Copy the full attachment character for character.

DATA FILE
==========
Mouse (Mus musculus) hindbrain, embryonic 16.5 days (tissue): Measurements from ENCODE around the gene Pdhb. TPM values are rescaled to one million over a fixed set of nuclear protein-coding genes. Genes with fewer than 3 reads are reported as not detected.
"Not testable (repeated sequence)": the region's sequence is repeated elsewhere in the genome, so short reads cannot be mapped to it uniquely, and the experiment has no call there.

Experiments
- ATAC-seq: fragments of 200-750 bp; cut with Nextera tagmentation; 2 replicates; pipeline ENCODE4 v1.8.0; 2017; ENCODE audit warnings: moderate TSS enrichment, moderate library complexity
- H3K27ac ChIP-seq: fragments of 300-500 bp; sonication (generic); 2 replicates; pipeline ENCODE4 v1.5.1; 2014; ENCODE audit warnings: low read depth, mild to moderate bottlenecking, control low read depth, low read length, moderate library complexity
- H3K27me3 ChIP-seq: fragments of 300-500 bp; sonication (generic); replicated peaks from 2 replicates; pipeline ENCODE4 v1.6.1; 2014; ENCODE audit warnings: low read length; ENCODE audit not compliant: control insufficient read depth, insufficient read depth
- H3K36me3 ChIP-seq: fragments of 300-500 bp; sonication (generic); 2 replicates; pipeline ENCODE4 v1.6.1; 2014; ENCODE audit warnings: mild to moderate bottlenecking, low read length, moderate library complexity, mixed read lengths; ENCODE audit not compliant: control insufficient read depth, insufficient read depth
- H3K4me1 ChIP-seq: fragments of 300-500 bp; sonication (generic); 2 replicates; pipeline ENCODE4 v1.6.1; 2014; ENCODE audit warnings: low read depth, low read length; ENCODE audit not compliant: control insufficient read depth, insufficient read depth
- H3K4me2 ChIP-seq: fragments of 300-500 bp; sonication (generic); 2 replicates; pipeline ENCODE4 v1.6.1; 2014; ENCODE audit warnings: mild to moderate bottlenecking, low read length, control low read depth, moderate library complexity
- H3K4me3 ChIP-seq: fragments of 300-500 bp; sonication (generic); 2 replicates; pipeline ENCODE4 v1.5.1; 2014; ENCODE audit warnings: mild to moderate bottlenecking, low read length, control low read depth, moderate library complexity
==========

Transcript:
Mouse (Mus musculus) hindbrain, embryonic 16.5 days (tissue): Measurements from ENCODE around the gene Pdhb. TPM values are rescaled to one million over a fixed set of nuclear protein-coding genes. Genes with fewer than 3 reads are reported as not detected.
"Not testable (repeated sequence)": the region's sequence is repeated elsewhere in the genome, so short reads cannot be mapped to it uniquely, and the experiment has no call there.

Experiments
- ATAC-seq: fragments of 200-750 bp; cut with Nextera tagmentation; 2 replicates; pipeline ENCODE4 v1.8.0; 2017; ENCODE audit warnings: moderate TSS enrichment, moderate library complexity
- H3K27ac ChIP-seq: fragments of 300-500 bp; sonication (generic); 2 replicates; pipeline ENCODE4 v1.5.1; 2014; ENCODE audit warnings: low read depth, mild to moderate bottlenecking, control low read depth, low read length, moderate library complexity
- H3K27me3 ChIP-seq: fragments of 300-500 bp; sonication (generic); replicated peaks from 2 replicates; pipeline ENCODE4 v1.6.1; 2014; ENCODE audit warnings: low read length; ENCODE audit not compliant: control insufficient read depth, insufficient read depth
- H3K36me3 ChIP-seq: fragments of 300-500 bp; sonication (generic); 2 replicates; pipeline ENCODE4 v1.6.1; 2014; ENCODE audit warnings: mild to moderate bottlenecking, low read length, moderate library complexity, mixed read lengths; ENCODE audit not compliant: control insufficient read depth, insufficient read depth
- H3K4me1 ChIP-seq: fragments of 300-500 bp; sonication (generic); 2 replicates; pipeline ENCODE4 v1.6.1; 2014; ENCODE audit warnings: low read depth, low read length; ENCODE audit not compliant: control insufficient read depth, insufficient read depth
- H3K4me2 ChIP-seq: fragments of 300-500 bp; sonication (generic); 2 replicates; pipeline ENCODE4 v1.6.1; 2014; ENCODE audit warnings: mild to moderate bottlenecking, low read length, control low read depth, moderate library complexity
- H3K4me3 ChIP-seq: fragments of 300-500 bp; sonication (generic); 2 replicates; pipeline ENCODE4 v1.5.1; 2014; ENCODE audit warnings: mild to moderate bottlenecking, low read length, control low read depth, moderate library complexity